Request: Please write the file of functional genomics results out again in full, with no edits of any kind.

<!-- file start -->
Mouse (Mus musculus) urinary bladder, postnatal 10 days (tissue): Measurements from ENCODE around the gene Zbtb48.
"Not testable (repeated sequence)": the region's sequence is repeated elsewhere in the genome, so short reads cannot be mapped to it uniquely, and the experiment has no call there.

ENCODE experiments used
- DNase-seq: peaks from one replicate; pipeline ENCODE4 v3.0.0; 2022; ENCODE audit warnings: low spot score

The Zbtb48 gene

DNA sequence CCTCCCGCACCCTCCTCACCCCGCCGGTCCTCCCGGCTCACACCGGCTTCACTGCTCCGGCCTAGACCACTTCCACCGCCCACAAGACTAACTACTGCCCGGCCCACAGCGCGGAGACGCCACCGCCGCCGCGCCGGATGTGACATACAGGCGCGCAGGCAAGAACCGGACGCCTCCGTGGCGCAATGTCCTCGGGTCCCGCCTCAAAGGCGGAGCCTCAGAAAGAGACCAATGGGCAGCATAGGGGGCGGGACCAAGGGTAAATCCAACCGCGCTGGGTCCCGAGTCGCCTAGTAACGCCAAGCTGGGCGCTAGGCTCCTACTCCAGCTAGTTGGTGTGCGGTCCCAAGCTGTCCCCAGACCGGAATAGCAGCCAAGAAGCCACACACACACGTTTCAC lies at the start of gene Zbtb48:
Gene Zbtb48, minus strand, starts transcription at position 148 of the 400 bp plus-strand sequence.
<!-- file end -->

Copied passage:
Mouse (Mus musculus) urinary bladder, postnatal 10 days (tissue): Measurements from ENCODE around the gene Zbtb48.
"Not testable (repeated sequence)": the region's sequence is repeated elsewhere in the genome, so short reads cannot be mapped to it uniquely, and the experiment has no call there.

ENCODE experiments used
- DNase-seq: peaks from one replicate; pipeline ENCODE4 v3.0.0; 2022; ENCODE audit warnings: low spot score

The Zbtb48 gene

DNA sequence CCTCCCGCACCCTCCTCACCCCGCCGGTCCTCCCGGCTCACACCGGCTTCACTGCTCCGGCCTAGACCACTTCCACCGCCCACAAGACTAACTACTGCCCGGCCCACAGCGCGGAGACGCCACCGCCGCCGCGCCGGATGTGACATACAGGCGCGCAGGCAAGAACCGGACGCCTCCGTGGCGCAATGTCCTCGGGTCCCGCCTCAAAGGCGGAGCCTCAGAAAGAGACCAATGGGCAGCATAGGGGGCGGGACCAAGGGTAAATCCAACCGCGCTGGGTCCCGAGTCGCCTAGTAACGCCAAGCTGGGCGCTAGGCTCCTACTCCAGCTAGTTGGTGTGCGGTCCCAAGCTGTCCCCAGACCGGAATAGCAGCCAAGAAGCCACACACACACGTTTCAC lies at the start of gene Zbtb48:
Gene Zbtb48, minus strand, starts transcription at position 148 of the 400 bp plus-strand sequence.